Construction employment rises
The construction industry was up 21,000 jobs in January, likely due to two months of unseasonably mild winter weather. The Associated General Contractors of America released data attributing the higher temperatures to the two-year high in employment for the industry.
However, Association officials are wary of whether the rise in employment will last.
“Although it’s great news that the industry has added 52,000 jobs in the past two months, the unemployment rate in construction is still double that of the overall economy, and construction employment remains at 1996 levels,” said Ken Simonson, the association’s chief economist.
Total construction employment for February stood at 5,572,000, or 0.4 percent higher than in January, and 116,000 (21 percent) higher than in January 2011. February’s construction employment was still 28 percent below its peak level of 7,726,000 in April 2006 and is no higher than in August 1996.
The industry’s unemployment rate in January was 17.7 percent, not seasonally adjusted. The rate was down from 22.5 percent a year earlier but still double the all-industry rate of 8.8 percent (8.5 percent, seasonally adjusted).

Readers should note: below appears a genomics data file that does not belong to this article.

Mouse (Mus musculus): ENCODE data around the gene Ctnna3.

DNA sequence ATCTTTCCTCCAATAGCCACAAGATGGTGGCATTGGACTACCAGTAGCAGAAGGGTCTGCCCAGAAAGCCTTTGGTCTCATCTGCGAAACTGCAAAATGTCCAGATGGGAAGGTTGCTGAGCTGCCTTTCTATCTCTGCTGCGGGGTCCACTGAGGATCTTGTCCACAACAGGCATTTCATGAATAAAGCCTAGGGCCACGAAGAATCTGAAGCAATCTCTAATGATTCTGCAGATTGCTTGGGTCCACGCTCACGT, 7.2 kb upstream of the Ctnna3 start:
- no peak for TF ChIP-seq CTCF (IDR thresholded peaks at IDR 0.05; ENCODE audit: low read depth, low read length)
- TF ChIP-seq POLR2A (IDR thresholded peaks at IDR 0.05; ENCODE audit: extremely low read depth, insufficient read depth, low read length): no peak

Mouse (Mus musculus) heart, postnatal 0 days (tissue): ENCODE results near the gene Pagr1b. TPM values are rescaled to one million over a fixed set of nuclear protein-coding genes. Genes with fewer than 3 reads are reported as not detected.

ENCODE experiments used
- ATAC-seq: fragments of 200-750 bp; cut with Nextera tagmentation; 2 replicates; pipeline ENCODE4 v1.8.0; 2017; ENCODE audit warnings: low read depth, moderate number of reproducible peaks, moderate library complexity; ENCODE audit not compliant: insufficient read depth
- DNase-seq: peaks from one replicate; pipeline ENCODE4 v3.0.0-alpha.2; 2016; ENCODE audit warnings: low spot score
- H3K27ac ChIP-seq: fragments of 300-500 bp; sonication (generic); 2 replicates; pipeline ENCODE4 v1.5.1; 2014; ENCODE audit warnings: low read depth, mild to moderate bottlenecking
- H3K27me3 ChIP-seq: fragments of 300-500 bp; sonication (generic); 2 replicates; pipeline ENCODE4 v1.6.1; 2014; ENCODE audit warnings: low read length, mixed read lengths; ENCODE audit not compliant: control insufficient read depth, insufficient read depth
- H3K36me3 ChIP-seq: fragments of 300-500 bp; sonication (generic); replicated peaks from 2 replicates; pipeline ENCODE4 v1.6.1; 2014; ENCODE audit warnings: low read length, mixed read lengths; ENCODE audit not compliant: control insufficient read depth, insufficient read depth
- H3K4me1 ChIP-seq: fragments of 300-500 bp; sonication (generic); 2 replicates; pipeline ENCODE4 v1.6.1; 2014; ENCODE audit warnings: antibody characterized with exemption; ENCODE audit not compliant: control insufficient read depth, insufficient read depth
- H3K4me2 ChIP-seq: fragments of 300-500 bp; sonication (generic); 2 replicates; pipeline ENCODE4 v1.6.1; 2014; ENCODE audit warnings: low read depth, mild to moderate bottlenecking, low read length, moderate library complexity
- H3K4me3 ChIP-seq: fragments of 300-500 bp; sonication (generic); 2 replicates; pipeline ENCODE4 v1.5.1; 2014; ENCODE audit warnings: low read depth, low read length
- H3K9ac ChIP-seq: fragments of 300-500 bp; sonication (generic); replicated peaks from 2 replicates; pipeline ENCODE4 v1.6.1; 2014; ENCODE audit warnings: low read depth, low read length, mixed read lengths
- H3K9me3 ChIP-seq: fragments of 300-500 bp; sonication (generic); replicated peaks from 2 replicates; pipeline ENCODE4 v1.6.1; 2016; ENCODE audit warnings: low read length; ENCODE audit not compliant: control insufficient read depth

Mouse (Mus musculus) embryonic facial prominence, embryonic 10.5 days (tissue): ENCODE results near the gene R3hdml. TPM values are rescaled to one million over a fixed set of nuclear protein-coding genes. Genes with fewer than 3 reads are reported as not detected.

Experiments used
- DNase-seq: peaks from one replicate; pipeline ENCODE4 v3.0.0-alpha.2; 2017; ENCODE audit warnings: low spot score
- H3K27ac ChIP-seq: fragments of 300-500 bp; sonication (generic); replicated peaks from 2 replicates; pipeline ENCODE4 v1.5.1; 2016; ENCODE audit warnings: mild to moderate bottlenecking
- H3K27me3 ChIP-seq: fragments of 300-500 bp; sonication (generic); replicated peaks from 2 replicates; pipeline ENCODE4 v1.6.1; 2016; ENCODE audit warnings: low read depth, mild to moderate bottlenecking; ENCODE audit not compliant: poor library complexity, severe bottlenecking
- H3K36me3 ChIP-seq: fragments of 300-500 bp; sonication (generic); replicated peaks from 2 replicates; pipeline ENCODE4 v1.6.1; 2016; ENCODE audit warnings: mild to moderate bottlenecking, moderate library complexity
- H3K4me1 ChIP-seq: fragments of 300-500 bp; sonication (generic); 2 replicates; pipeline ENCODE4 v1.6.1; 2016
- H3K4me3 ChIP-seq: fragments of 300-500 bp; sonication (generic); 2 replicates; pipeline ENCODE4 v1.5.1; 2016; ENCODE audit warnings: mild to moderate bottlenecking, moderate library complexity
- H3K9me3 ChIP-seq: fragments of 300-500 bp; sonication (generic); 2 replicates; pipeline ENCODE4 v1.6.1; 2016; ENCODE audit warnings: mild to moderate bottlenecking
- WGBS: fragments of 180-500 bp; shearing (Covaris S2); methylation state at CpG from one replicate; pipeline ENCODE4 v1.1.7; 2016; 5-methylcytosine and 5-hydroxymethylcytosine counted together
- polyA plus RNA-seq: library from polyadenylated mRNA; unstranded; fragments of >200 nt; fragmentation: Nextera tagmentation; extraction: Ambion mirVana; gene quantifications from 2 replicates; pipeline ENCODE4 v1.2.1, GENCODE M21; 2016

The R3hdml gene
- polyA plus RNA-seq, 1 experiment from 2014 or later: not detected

Similar job gains occurred across the major construction segments in the past year. Heavy and civil engineering construction employment grew by 2.6 percent or 21,000 jobs from January 2011 to January 2012, and nonresidential building and specialty trade contractors increased their combined employment by 2.0 percent (17,000 jobs) while employment among residential building and specialty trade contractors rose by 2.1 percent (41,000 jobs).
Association officials said they were pleased with the increase in jobs, but they were concerned employment would drop if there is no governmental funding for highways and other infrastructures.
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